Katy and I recently announced that The Glass Jug Beer Lab would be adding on a brewery and beer garden this fall. While there has been a lot of press about this move, I wanted to let you all in on my thoughts as to why we're doing it and why I think we will see other bottle shops making similar moves in the coming years.Read More
I know I haven't written anything on the blog for almost 9 months, but the events of May 3, 2017, have inspired me to put my pen to paper once more. However, instead of posting my thoughts here, I wrote the blog as an official response to the Anheuser-Busch InBev purchase of Wicked Weed Brewing on The Glass Jug company blog, where we will hopefully reach a larger audience and, specifically, reach our customers.
I felt this was a topic that we, an independently-owned local craft beer store and bar, needed to take a stance on and explain how we will treat Wicked Weed products in the future.Read More
There are many things to love about the industry, but one of the things that I have seen as a growing trend that really sets the craft breweries apart from the macro beer factories is how craft breweries are not just brewing beer to make a profit - they're using their craft and their influence to impact the communities they live in.Read More
Over the past few months, there has been growing chatter about what folks are calling the "New England Style IPA" or the "Vermont Style IPA." I've been hesitant to write much about it, up to this point, because I haven't been lucky enough to sample very many of the fresh juicy IPAs from the northeast. However, now that the style is starting to sweep through NC, I thought I'd share my opinion of what it is and what to keep in mind when purchasing these new cloudy beers.Read More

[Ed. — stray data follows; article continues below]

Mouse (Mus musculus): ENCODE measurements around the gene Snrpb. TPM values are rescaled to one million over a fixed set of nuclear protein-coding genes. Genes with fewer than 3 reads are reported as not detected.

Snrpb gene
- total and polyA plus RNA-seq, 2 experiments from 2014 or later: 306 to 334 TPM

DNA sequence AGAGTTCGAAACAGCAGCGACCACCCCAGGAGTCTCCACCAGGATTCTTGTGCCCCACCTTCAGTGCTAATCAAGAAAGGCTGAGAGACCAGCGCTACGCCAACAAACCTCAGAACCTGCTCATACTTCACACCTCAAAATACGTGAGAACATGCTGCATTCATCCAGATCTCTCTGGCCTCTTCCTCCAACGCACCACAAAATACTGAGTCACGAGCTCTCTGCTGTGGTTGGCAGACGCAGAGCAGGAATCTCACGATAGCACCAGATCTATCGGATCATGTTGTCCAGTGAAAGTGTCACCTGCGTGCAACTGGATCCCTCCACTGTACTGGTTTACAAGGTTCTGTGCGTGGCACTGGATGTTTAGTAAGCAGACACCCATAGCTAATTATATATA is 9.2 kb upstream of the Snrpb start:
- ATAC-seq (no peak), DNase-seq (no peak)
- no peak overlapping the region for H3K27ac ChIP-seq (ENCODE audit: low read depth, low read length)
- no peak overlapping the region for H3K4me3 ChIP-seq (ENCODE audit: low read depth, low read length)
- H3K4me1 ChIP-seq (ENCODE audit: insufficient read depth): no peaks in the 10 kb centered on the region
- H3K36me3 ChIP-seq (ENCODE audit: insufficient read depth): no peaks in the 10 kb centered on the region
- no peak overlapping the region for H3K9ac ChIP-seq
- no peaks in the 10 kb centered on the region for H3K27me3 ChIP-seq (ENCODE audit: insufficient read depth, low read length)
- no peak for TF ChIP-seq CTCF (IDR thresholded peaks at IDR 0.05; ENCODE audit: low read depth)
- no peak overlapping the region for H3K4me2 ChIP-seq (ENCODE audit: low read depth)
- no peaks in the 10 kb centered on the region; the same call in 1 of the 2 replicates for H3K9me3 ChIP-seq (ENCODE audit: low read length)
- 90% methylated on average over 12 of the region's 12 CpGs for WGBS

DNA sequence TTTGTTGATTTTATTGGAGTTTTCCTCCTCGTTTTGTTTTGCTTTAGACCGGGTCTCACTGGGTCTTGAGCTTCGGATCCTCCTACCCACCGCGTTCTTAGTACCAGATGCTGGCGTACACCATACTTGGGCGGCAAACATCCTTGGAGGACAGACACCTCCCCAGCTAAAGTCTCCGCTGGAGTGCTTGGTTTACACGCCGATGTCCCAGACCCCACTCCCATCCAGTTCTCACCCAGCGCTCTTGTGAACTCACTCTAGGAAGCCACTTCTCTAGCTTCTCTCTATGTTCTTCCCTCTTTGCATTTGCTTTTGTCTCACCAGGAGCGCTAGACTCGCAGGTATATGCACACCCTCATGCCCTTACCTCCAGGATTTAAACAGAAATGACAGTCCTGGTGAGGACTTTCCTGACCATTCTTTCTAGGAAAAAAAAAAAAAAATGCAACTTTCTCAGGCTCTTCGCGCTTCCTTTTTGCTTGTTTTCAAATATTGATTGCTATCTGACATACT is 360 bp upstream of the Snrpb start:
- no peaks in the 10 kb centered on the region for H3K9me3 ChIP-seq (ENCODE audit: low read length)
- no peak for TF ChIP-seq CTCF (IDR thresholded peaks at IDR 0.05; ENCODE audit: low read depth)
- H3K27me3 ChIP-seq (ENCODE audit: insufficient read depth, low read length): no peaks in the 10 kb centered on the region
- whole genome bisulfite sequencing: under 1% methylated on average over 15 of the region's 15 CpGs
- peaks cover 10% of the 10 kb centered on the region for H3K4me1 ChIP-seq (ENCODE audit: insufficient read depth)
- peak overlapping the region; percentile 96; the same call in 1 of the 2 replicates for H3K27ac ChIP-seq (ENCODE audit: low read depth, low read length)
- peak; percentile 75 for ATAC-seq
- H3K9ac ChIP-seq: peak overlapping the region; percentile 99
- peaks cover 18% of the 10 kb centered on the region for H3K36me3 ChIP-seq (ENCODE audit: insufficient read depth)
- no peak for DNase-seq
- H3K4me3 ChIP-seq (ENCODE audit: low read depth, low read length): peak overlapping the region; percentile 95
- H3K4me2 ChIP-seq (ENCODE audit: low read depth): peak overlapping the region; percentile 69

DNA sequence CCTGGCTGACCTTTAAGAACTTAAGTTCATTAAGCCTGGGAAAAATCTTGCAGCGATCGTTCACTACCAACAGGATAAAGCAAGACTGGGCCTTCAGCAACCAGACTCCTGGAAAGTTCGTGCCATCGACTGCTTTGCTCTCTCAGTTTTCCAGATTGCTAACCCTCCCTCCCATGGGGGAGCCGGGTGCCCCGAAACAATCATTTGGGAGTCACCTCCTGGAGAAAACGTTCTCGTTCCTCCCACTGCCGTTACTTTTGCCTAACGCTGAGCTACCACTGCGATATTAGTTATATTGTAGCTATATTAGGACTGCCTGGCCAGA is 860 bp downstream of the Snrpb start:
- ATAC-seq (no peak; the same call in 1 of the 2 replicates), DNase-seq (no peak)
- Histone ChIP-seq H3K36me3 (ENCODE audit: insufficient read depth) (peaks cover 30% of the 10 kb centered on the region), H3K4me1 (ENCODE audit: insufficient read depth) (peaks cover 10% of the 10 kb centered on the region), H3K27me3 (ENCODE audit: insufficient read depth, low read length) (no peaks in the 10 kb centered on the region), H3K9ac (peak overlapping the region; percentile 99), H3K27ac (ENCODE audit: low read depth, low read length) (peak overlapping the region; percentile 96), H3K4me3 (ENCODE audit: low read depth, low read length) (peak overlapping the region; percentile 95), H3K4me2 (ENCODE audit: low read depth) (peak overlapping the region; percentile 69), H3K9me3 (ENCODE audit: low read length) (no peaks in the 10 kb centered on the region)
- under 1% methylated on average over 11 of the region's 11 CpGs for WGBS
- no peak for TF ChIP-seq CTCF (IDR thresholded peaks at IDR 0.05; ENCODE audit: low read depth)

The term "funky" has become the default to describe a beer whenever we see the word "brett" or "wild fermented" included on the label or description. It's like we stopped actually using our taste buds and just do a word association: brett = funky. I think we can do better.Read More
It's been a while since I last published an article. And in that time, a lot has happened in the world of beer. There is a proposed purchase of SABMiller by AB-InBev, which could result in a single company creating nearly 30-percent of the beer brewed on planet earth (that's over 400 beer brands, including 8 of the top 10 selling brands in the US). Also, there have been a lot of small breweries bought out by the mega corporations. AB-InBev went on a Christmas shopping spree and bought 3 breweries over a 5-day period last week. Since publishing last, all of the following breweries are now part of the mega AB-InBev family: Golden Road, High Peaks, Breckenridge, and London's Camden Town Brewery.
So, what does this mean? How does it impact the end consumer? Is your beer buying and drinking experience likely to change because of these changes?Read More
Anheuser-Busch has been around since 1852, and they haven't survived that long by simply watching the monumental shifts in the beer industry roll by. They were around in 1873, when there were 4,131 breweries in the US (just slightly more than there are today), as well as in the 1920s, during prohibition. And they were certainly present in the late 1970s when the number of breweries in the US dipped below 100. (see these numbers in a handy chart from the Brewer's Association)
Today's craft beer movement is not going to topple Goliath. If you think otherwise, lay off the crack pipe.
As a bottle shop owner, this is something I think about on a fairly regular basis. But I wanted to write about it a bit because it's bubbled up to the surface in two different ways recently.Read More
One thing that gives me a chuckle each year is, come mid-July, there is always someone saying "man, these fall beers come out earlier and earlier every year!" when in reality, they've been coming out in mid-July since at least 2012 when this article was written.
But why is that?
Of course you clicked on this one. "Craft Beer Bubble" has turned into quite the buzz phrase recently and posting about it is just about instant click-bait. So yes, I did stoop to this level.
But let's be honest, as soon as I started writing this blog, you all wanted to hear about this topic. You had to know it was coming. Everyone's been asking about it, and everyone has an opinion on it. So, why not share mine with you?